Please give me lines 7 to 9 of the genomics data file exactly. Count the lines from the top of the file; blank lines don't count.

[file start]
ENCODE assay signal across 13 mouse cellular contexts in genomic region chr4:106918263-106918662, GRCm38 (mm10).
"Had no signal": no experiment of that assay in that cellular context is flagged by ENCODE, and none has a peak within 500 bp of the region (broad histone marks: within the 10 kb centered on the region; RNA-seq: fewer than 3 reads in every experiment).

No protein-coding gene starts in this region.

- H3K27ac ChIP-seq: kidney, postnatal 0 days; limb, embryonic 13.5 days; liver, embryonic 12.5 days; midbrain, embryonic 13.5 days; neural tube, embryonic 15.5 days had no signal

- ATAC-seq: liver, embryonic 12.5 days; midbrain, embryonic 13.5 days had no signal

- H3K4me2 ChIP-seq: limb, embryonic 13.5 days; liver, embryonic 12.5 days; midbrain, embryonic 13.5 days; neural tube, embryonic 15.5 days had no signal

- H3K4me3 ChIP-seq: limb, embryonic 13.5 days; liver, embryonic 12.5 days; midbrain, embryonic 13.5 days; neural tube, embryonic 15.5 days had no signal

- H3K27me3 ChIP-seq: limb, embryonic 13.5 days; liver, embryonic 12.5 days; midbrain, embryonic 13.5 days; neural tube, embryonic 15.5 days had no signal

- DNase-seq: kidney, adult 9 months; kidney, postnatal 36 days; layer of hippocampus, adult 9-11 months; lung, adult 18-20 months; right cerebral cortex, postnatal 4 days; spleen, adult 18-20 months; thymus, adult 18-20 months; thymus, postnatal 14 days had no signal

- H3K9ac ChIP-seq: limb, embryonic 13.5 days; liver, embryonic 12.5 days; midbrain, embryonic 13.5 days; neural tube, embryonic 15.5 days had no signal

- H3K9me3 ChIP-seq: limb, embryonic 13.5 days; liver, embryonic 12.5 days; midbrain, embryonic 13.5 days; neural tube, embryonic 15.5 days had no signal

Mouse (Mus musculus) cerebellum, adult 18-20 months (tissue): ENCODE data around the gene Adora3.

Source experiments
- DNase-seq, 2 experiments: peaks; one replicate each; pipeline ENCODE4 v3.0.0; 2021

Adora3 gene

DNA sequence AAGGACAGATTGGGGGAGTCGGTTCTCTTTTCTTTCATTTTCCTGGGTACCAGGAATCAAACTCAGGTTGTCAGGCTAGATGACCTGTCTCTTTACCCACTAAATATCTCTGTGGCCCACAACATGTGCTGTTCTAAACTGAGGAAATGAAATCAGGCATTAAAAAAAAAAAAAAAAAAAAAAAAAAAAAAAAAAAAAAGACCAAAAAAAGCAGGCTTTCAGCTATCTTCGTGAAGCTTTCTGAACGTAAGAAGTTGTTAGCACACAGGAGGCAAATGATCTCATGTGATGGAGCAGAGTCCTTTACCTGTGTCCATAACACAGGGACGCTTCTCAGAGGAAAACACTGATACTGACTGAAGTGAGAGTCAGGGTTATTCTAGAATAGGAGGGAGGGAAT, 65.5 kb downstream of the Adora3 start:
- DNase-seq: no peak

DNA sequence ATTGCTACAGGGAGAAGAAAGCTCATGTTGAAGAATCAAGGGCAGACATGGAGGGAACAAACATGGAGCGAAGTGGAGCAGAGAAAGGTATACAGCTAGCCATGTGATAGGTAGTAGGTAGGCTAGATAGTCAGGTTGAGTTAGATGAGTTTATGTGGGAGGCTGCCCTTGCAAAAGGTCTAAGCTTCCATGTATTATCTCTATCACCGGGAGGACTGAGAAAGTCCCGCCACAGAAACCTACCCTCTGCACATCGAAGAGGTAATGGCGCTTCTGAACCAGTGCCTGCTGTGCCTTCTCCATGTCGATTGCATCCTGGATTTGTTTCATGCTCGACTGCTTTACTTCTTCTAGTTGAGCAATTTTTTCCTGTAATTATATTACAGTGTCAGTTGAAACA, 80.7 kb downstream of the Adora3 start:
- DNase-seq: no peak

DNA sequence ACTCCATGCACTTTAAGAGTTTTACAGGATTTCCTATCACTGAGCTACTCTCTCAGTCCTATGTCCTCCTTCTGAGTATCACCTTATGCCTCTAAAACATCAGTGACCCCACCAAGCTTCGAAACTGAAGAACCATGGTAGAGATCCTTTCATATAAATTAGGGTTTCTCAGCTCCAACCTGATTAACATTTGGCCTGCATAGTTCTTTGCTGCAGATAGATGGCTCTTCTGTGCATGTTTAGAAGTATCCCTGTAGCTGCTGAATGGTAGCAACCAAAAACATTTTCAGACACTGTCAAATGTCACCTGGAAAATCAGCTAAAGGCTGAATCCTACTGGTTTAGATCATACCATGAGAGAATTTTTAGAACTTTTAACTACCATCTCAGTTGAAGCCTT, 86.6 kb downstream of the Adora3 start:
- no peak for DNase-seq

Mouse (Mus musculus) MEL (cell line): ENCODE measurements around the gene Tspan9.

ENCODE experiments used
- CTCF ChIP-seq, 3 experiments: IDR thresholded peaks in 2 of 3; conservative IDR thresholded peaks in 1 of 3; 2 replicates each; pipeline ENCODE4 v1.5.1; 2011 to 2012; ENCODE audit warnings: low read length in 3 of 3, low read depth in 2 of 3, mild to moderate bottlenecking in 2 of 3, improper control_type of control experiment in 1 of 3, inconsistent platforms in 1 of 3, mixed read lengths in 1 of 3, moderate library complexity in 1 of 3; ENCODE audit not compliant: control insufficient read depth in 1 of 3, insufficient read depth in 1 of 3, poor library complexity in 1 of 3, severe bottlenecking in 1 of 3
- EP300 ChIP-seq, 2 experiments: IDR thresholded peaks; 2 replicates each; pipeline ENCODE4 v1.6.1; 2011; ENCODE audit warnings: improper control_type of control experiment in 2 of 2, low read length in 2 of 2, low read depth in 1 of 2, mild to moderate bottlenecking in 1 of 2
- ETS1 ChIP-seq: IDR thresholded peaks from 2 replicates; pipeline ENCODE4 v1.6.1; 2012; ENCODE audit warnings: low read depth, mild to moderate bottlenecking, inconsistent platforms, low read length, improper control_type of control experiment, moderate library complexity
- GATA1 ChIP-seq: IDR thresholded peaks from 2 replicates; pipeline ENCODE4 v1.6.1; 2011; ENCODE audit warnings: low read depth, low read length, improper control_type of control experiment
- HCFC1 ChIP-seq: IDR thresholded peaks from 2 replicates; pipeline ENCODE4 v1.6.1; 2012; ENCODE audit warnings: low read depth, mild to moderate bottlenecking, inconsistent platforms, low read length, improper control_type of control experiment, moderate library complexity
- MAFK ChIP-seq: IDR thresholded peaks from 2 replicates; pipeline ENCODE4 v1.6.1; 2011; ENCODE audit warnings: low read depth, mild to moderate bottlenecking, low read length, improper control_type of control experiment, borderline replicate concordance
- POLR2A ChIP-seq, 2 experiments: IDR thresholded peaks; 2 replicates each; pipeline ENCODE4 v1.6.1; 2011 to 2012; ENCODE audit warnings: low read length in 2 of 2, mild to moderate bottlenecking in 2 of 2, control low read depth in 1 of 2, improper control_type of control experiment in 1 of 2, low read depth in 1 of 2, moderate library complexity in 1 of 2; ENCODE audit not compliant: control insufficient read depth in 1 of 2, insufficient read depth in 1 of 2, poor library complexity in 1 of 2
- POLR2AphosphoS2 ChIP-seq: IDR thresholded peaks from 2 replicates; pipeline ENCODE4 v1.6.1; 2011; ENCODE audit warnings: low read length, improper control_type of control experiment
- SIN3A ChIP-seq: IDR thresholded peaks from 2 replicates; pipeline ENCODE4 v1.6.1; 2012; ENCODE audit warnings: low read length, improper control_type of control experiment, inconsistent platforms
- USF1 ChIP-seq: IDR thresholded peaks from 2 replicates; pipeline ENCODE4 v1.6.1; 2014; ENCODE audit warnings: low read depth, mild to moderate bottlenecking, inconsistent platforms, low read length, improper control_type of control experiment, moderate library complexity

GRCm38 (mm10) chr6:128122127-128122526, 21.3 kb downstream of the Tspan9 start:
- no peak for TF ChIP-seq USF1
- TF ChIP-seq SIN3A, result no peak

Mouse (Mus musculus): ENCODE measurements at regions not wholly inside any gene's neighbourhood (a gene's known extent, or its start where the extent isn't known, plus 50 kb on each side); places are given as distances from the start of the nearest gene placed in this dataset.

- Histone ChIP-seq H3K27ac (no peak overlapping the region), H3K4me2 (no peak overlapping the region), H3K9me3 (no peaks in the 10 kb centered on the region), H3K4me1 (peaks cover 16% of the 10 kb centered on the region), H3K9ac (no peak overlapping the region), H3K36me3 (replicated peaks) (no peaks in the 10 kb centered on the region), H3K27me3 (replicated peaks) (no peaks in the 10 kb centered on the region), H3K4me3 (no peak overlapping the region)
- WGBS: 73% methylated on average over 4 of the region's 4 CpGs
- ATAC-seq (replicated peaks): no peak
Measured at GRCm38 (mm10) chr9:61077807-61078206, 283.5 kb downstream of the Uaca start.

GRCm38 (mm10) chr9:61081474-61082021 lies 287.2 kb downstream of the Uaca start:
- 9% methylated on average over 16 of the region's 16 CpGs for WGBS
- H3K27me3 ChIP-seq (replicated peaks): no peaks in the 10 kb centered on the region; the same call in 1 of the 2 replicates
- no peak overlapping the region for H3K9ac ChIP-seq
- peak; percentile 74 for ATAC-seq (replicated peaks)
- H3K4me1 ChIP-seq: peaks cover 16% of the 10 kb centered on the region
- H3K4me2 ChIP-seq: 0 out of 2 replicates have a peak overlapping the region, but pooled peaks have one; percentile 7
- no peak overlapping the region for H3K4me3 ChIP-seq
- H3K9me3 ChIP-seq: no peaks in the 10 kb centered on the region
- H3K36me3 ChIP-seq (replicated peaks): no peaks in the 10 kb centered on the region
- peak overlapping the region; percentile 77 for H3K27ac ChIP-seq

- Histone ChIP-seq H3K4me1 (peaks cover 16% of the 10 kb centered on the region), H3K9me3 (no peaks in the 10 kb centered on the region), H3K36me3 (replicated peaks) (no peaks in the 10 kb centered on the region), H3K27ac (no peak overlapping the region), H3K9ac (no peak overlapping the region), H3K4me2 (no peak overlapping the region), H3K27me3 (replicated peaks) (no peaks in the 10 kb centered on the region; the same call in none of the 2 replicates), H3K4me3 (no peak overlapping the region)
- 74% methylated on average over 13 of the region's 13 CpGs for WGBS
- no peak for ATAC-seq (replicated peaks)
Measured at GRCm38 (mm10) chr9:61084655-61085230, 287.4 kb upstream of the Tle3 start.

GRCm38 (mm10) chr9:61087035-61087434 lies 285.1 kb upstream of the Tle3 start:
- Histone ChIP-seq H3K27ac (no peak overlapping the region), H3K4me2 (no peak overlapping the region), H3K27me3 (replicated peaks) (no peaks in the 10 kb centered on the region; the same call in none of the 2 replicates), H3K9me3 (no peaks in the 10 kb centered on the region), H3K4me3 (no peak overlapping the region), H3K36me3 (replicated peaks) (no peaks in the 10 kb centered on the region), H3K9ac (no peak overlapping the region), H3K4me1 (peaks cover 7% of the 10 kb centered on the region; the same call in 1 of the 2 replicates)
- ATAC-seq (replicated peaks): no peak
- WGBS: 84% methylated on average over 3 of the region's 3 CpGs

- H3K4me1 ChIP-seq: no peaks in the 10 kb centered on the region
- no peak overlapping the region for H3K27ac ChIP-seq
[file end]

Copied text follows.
- H3K4me3 ChIP-seq: limb, embryonic 13.5 days; liver, embryonic 12.5 days; midbrain, embryonic 13.5 days; neural tube, embryonic 15.5 days had no signal

- H3K27me3 ChIP-seq: limb, embryonic 13.5 days; liver, embryonic 12.5 days; midbrain, embryonic 13.5 days; neural tube, embryonic 15.5 days had no signal

- DNase-seq: kidney, adult 9 months; kidney, postnatal 36 days; layer of hippocampus, adult 9-11 months; lung, adult 18-20 months; right cerebral cortex, postnatal 4 days; spleen, adult 18-20 months; thymus, adult 18-20 months; thymus, postnatal 14 days had no signal